From the book I'm finishing, A New Perspective on Hebrews: Ways That Never Parted. This paragraph relates to Hebrews 6:1-2.
"... It is at this point that we see the great difficulty of supposing a strictly Jewish audience for Hebrews. A Jew would not learn of the need to repent for sins when they began to learn about the Messiah. For a Jew, such teaching would not be part of 'the beginning word about the Christ' but a matter of teaching from childhood. Repentance was similarly a fundamental category within Judaism. The need for “faith upon God” was an overwhelmingly basic Jewish category irrespective of basic teaching about the Christ. We can make the same observation with regard to the presence of resurrection and judgment on the list. It is of course possible that a group of Diaspora Jews might have had divergent beliefs on such things, for such beliefs were not uniform among Jews. Nevertheless, these were basic Jewish beliefs, not distinctively Christian ones.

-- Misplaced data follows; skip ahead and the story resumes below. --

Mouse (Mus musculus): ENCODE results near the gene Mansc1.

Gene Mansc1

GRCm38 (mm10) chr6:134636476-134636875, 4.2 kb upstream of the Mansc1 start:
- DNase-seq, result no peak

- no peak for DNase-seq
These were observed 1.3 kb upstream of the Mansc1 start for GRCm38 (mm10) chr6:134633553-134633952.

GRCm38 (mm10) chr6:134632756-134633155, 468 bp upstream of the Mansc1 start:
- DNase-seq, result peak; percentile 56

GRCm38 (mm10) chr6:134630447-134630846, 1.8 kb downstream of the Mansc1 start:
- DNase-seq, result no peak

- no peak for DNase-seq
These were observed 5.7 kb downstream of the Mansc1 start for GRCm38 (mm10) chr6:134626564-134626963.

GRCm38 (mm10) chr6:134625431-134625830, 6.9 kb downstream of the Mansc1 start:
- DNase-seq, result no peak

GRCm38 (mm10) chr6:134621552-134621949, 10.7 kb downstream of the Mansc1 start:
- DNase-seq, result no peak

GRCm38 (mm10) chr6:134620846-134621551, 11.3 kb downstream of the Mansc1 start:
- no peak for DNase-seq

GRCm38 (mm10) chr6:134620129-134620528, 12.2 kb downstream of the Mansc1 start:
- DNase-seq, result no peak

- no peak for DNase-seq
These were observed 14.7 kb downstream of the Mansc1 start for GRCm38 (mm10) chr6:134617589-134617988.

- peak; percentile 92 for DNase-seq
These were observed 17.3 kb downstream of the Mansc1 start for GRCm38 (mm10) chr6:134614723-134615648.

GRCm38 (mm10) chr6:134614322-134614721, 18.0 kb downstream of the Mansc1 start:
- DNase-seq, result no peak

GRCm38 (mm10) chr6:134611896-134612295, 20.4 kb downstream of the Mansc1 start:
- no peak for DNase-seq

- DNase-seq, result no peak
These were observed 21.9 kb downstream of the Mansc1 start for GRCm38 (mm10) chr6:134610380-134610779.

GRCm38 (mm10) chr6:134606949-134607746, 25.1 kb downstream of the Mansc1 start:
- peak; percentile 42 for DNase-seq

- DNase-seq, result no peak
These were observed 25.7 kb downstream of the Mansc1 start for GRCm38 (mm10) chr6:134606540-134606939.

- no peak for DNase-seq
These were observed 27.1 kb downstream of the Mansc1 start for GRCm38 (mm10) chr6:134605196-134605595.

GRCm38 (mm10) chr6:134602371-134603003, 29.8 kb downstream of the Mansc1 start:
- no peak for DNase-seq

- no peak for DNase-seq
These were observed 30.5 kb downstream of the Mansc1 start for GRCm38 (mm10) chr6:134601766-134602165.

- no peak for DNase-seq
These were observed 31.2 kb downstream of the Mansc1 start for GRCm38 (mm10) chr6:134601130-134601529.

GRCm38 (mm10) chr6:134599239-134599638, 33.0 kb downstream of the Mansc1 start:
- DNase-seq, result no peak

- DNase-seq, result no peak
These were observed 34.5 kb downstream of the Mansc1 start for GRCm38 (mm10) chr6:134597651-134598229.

Before the revisions of the seventies, it was easy to miss how strange a list Hebrews 6:1-2 would be if it were directed toward a Jewish audience. Now, after the new perspective, it is difficult to imagine them directed toward a Jewish audience at all. Only Gentiles would have experienced conversion to Christian Judaism as a change of religion. Faith in God, repentance of sins, belief in resurrection and judgment simply would not have been part of some 'beginning word of Christ' for a Jewish believer! On the other hand, they would be very appropriate for a Gentile convert to the God of Israel."